140 characters. This is the number that Twitter will both live by, and die by. Its simplicity is on the one hand, part of the reason why Twitter has exploded the way it has, but on the other hand, I believe it will ultimately limit Twitter’s potential US audience (and equity value). Sooner rather than later, I think Twitter should eliminate its 140 character restriction in the US.

First, let’s remember the reason why Twitter was restricted to 140 characters: SMS. Twitter was envisioned as a SMS service to communicate with small groups. Because SMS had a 160 character limit, Twitter took 20 for itself and the 140 character limit was born.

This turned out to be a genius move. In a world where efficiency and attention are in short supply, there was something immediately refreshing about Twitter and its character restriction. It created a culture in which people got to the point. You had to. So what started as a limitation necessitated by SMS, became an integral part of Twitter’s identity and culture even as people in the US increasingly consumed tweets via apps or the web. SMS or no SMS, 140 characters it was.

But has the 140 character restriction outlived its purpose, at least in the US? Increasingly less people use SMS to tweet. And 140 characters is, well, restrictive. Facebook, by comparison, is a free world. I don’t know about you, but I love the feeling of “tweeting” in Facebook. I don’t have to edit an update by changing “great” to “g8” or, I’ll admit, condensing two sentences into one. Add to that Twitter’s foreign language of @’s and #’s, and it’s just easier (and less intimidating for a newbie) to type a status update in Facebook than Twitter.

Consumer adoption is all about easy. How do you make a web or desktop as stupid simple to use so that it can jump the shark from techies to mainstream? Facebook wins that battle easily. Meanwhile, Twitter’s adoption has stagnated.

Don’t get me wrong (before I lose all my twitter followers!): Twitter and Facebook are fundamentally different platforms. For one, you can’t follow people asymmetrically in Facebook like you can in Twitter. Add to that the way Facebook threads comments versus the @ nomenclature of Twitter, and Facebook lacks the feeling of an open community that Twitter has in spades. But my premise here is that people either primarily Tweet or write Facebook Status Updates, not both. While it’s not a zero sum game, Twitter should want to get the Facebook users that are already posting status updates to make Twitter their primary base. Once you do, you get sucked in by Twitter’s community.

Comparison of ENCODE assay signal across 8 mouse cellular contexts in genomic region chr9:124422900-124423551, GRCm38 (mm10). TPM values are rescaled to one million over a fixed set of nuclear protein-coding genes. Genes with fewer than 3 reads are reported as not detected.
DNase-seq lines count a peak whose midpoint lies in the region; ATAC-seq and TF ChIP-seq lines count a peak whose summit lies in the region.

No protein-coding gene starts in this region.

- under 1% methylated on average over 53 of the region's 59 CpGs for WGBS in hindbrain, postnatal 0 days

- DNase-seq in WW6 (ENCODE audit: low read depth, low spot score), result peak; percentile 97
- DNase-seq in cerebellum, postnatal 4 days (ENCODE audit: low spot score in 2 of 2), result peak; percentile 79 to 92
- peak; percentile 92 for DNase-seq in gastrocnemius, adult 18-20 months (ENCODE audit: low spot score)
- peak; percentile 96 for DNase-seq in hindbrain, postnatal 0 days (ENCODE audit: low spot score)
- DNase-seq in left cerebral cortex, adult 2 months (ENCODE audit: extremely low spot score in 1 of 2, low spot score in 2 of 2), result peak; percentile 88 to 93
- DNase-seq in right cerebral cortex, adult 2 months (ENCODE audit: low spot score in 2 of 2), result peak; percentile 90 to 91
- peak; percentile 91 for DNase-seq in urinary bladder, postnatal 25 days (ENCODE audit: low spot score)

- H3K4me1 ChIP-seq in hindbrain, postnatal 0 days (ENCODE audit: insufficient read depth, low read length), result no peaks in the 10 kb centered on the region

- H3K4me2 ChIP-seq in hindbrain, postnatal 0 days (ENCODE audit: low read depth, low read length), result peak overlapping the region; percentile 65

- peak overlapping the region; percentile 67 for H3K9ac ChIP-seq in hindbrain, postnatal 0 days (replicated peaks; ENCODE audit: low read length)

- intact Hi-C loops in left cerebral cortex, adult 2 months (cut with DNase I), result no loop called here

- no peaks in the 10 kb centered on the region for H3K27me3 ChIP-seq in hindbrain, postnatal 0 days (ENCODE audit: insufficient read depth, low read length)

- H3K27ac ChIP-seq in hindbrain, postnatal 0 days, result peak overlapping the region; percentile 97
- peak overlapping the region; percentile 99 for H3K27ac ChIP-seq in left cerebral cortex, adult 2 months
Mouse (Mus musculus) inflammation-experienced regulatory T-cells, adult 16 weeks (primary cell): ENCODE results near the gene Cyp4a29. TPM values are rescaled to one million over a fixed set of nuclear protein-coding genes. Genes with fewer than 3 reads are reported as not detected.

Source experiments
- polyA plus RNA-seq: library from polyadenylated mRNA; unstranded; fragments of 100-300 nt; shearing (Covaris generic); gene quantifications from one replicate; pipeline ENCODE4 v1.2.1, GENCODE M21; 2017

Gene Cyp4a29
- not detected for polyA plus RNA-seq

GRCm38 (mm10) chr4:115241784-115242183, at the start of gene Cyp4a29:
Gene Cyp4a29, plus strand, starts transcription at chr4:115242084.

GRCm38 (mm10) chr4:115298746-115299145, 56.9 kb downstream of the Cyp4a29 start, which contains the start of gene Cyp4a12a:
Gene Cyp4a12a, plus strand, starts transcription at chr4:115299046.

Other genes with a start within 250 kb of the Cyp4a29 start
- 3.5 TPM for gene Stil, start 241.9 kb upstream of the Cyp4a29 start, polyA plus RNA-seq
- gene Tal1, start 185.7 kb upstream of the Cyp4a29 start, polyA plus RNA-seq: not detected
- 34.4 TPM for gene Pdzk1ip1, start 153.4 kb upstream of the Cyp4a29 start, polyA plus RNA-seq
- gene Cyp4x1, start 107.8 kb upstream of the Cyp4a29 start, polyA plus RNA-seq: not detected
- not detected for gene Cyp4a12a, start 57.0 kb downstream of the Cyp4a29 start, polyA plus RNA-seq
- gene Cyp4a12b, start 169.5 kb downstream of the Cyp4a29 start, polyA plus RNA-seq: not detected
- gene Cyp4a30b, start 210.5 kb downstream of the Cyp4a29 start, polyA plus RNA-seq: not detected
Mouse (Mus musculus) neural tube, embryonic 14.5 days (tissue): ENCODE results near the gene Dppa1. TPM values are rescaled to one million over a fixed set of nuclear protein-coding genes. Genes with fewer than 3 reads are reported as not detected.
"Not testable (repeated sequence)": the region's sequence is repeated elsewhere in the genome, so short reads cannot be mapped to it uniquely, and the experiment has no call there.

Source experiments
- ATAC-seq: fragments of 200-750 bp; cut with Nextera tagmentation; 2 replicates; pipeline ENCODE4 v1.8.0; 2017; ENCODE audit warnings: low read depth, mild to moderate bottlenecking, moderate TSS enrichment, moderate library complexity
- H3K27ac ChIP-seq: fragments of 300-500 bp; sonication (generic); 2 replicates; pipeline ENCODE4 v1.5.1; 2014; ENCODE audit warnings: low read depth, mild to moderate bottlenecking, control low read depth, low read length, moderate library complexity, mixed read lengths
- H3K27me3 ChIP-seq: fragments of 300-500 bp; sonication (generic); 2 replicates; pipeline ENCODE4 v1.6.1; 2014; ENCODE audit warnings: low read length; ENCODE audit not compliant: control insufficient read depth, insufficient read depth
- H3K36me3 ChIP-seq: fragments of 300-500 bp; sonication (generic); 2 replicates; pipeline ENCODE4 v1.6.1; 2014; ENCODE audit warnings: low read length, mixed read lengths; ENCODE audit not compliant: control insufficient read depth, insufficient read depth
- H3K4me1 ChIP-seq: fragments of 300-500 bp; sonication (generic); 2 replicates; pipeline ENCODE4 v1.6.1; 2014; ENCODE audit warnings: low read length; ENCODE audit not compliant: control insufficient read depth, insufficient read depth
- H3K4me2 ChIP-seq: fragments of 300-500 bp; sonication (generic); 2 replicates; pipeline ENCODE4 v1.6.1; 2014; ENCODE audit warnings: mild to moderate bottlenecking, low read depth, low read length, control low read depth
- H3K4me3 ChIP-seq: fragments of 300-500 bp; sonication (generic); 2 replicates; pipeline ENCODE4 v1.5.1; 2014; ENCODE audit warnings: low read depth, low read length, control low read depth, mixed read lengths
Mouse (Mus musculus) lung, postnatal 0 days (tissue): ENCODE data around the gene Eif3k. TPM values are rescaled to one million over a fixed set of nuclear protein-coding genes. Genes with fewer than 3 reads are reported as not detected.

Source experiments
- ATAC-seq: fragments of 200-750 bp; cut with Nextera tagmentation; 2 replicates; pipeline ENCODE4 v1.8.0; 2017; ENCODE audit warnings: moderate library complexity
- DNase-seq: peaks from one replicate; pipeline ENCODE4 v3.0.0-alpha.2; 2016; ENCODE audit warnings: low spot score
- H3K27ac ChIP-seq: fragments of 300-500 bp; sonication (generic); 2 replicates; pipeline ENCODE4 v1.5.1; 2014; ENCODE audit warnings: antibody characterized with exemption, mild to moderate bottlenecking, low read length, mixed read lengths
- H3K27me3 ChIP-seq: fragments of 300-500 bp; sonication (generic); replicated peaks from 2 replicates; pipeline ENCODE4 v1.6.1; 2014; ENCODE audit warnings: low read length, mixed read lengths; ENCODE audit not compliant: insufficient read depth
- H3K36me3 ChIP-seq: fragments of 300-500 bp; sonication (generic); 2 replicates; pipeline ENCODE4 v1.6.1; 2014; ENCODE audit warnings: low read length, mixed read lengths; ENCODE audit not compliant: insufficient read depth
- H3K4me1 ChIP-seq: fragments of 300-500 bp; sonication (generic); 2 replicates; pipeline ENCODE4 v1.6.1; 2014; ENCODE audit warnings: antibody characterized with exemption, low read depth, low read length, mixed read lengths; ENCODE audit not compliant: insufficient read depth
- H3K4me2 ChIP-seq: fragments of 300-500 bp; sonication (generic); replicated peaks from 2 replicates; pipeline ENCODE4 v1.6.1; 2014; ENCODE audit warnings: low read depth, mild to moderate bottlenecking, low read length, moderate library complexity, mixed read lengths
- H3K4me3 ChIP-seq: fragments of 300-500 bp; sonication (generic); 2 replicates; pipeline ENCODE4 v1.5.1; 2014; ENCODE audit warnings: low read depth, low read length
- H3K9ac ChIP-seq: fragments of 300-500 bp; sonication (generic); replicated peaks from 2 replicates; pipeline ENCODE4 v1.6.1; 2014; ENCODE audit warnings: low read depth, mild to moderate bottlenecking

To this end, there are several things Twitter can do to improve Twitter’s ease of use. One of those things is to eliminate the 140 character restriction.

What would happen if Twitter eliminated its 140 character restriction?

First, let me admit that the Twitter community would throw a sh*t-show. Changing how RT’s were done was enough. Can you imagine eliminating the 140 character restriction?! Hah! But Facebook has gone through these types of backlashes several times (remember when they rolled out the newsfeed?) and look at where it is now. So let’s imagine for a second that Twitter decided to throw caution to the wind and eliminate the restriction. Would the characters hit the fan?

Facebook should be a good indicator. There is no character restriction (or even concept of characters) on Facebook. Even so, the longest status update I see in my newsfeed right now is exactly 200 characters. Could that message have been pared down to 140? Sure. But it’s not like people are writing novels in my news feed, making me wish I could enforce a 140 character restriction on them. I doubt I have a unique Facebook experience. Instead, I think a “status” culture has been established. Facebook status updates aren’t a diary or a blog entry. Neither is Twitter, with or without any character restriction.

Even if all of a sudden the floodgates opened and Twitter became overwhelmed with new members writing long tweets, you don’t have to follow those people. And anyway, if some of the people you do follow start breaking the 140-character rule, is that really more annoying than the automated spitter you see in your stream? I would take a 200 character tweet over a new badge update (~64 characters) any day.

What it comes down to is, would the elimination of the 140 character restriction (at least in the US) ruin the Twitter we know and love? I just don’t think so, and I’ve been wavering on publishing this post for a couple weeks now. In the end, what makes Twitter so enjoyable is not really its short-and-sweet, get-to-the-point feeling. It’s about the community, the conversations and interactions. That won’t change if people can tweet more than 140 characters, but the community should grow.